Visualizing Our Intellectual Journies

For those following my latest line of thought, I want to share the newest development. My last few posts have captured my frustrations and reflections on assessment as well as outlined how I’m approaching this complex topic in the undergraduate class I’m teaching here at VCU. My last post attempted to put it all together: Put the thinking first, make it visible (The Backpack), embed it in everything students do, have them account for their intellectual development throughout the course, and finish up with an argument for a final mark based on grade profiles that we created together; profiles that capture the thinking that informs a mark rather than mere product performance, which I argued tends to favor the privileged (whatever that may mean).  So, their course work (participation to papers) represent mere examples of the intellectual skills and attitudes they have practiced and have come to develop to some degree.  What’s the next step?

Well I should say there are many, but today I used timeline js to create visualization tool for the class to track the thinking moves we organically construct in class and  that individuals can use to develop their own visualization tacking their intellectual growth. As the class progresses, I will populate the thinking moves with student examples. Their individual timelines will cite examples of thinking moves as represented by recordings, projects, papers, reflections, etc.

The wordpress host won’t display the timeline, but you can see it here.  Here’s a screen shot.

Screenshot (3)
The organizing idea is to make our thinking visible so that we can practice, reproduce, refine and correct. As noted in an earlier post, I want to shift the power dynamic of portfolios to students and away from the authority figure (instructor, institution, boss). Of course, the experts have insights that bring important insight and value to the process, but ultimately I want students to take command of the conversation and tell the reader HOW to read the portfolio by focusing on the skills and dispositions, on the process of intellectual development, rather than the cherry-picked products, which can be fabricated and superficial. One’s work becomes examples of thinking, rather than the thinking itself.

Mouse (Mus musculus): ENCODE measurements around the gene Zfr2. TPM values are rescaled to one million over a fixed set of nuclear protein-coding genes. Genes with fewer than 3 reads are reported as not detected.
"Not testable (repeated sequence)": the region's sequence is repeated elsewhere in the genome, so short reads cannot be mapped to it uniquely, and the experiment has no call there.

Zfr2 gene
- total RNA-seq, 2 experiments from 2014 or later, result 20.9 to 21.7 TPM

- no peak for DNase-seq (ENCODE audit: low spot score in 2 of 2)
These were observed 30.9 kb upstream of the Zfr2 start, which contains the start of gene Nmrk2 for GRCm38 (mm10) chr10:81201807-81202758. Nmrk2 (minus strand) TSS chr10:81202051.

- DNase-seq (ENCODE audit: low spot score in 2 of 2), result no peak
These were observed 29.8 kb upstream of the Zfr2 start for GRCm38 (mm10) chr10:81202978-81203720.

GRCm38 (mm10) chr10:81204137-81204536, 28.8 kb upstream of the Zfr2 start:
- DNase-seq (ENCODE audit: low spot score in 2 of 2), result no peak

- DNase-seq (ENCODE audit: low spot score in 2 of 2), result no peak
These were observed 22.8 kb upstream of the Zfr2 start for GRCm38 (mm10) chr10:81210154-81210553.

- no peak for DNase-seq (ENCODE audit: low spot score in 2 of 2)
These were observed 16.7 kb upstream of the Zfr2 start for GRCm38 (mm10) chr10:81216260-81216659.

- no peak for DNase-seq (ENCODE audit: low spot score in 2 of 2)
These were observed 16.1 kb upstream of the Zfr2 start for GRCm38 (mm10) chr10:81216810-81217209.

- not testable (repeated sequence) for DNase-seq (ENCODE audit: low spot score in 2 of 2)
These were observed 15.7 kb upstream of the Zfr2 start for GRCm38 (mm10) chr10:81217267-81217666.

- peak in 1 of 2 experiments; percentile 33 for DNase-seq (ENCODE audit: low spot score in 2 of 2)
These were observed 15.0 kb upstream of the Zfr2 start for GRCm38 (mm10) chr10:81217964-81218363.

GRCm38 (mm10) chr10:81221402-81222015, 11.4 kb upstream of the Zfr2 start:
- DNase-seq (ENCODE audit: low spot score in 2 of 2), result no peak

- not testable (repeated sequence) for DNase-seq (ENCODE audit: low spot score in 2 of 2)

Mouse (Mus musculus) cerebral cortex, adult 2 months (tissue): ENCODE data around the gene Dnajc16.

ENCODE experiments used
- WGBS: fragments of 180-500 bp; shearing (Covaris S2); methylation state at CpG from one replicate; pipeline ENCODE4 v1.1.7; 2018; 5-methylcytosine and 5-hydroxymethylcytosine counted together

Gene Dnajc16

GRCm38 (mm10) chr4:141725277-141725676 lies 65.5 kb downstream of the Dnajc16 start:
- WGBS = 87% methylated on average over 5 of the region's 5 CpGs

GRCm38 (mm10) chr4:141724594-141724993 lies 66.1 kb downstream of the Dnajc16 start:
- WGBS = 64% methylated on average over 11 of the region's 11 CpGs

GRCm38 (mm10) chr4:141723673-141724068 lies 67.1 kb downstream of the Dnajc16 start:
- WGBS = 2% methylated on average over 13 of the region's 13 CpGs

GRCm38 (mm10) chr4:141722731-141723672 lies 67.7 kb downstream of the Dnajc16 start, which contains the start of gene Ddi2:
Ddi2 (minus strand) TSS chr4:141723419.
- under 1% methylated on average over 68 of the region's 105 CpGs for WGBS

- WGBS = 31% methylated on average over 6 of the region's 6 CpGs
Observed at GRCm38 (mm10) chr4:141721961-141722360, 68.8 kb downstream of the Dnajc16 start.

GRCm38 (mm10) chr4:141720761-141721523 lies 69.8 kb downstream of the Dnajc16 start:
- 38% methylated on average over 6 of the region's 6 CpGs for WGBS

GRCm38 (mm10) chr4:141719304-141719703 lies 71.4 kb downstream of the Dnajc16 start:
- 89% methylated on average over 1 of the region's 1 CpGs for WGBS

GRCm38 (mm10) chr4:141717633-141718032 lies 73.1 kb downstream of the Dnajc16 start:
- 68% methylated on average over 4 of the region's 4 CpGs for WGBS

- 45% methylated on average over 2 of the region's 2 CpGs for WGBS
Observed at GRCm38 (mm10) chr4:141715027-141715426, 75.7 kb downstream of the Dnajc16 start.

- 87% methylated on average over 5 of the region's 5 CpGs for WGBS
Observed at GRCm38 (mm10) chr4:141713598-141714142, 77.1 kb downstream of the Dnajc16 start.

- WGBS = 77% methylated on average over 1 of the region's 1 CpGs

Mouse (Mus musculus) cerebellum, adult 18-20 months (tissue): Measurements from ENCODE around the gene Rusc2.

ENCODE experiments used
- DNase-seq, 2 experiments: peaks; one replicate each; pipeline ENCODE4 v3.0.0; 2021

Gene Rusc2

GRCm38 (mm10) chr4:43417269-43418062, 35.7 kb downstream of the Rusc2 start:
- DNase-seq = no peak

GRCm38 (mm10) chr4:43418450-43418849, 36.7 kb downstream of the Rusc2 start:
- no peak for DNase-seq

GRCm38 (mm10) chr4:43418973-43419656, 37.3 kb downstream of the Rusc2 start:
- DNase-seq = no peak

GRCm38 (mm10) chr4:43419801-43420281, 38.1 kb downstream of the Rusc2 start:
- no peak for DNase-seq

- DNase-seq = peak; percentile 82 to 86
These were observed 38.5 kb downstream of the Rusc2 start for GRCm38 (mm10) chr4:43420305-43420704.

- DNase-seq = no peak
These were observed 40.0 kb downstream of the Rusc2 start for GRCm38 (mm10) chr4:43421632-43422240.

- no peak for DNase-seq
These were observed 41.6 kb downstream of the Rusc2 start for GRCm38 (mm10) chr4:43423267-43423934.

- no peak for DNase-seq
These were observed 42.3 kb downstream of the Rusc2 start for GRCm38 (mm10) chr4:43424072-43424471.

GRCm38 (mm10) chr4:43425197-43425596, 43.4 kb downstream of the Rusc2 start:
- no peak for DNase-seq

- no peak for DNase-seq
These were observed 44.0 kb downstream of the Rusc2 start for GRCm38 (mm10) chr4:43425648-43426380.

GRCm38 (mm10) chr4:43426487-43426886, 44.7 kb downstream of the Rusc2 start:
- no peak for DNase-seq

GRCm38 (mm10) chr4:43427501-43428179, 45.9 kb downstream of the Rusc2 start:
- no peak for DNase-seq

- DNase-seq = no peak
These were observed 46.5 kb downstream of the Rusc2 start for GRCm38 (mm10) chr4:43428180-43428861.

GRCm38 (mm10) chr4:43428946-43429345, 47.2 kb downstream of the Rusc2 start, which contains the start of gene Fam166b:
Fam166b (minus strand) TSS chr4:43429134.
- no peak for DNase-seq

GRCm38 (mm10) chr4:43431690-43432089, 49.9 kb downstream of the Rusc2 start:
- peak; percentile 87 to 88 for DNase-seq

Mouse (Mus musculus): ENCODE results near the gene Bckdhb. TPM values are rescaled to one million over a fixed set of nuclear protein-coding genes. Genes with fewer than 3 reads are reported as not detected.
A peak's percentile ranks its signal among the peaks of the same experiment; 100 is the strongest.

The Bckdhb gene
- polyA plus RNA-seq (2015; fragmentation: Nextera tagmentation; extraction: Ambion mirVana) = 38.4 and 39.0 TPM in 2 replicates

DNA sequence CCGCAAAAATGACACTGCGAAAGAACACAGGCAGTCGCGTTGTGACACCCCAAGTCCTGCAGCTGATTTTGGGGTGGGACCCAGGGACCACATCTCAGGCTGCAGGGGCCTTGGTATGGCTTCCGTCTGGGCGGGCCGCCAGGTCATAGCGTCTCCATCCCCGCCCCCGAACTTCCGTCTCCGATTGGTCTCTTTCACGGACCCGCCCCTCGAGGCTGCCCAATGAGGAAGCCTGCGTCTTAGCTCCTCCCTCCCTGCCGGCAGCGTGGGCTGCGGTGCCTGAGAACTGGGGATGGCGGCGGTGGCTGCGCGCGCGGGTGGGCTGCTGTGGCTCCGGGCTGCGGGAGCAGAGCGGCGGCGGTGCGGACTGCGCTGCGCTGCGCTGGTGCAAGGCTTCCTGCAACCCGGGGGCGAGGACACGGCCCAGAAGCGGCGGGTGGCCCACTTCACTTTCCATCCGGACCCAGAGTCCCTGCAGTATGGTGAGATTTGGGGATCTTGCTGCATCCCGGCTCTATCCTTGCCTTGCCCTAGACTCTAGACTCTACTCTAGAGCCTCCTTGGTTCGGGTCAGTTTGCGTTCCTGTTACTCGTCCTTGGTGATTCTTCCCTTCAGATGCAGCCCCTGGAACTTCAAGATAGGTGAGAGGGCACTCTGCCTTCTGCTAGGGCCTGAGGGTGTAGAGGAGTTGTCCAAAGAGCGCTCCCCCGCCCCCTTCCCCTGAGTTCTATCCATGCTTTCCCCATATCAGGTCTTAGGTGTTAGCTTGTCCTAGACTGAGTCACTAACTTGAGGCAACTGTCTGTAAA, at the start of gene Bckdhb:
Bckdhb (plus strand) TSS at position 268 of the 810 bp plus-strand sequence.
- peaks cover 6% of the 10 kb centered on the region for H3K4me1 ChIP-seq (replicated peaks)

All too often students do not find value in the portfolios they create. I had a conversation with a student (senior in psychology) who ranks high in her class who told me that portfolios are a waste of time. How unfortunate! All too often students are unclear of the criteria by which their work will be evaluated. All too often the criteria are not clearly articulated; particularly as they relate to micro skills. All too often the evaluating body (person or people) do not have explicitly clear conceptions of the criteria by which they assess the body of student work; particularly in the micro skills and thinking moves. It’s even worse when the criteria are unspoken criteria are implied or implicitly understood. “I’ll recognize good thinking when I see it!” Not satisfactory in my book.

I would like to see a student hand me a portfolio that orients my thinking (thus evaluation) by explicitly placing first the thinking moves s/he has come to command and those that are developing, then citing examples from her/his work that capture the evolution of one’s understanding generally and within a particular field of study. Moreover, I’d like a student portfolio to project their thinking moves into other contexts: TRANSFER!!! Finally, I’d like to see a narrative that captures those thinking moves that are missing and in need of development. That is a powerful portfolio because it is meaningful and useful.

My students (they don’t know it yet) will be constructing these visual timelines. However, I’m open for alternative constructions if a student can convince me (and the class) of its merit as a sufficient alternative. I’m open.

Imagine the power that such a visualization, where the thinking is first, can have on institutional portfolio systems. For example, departments can list specific competencies or skill sets that students take ownership of and explicitly exemplify. Personally, I’d like to see students have a hand in creating and articulating the competencies, but I understand the pragmatics of time and resource allocation.

Let’s challenge students to track their intellectual journeys in clear, explicit and visual ways: then, now and into the future.

 

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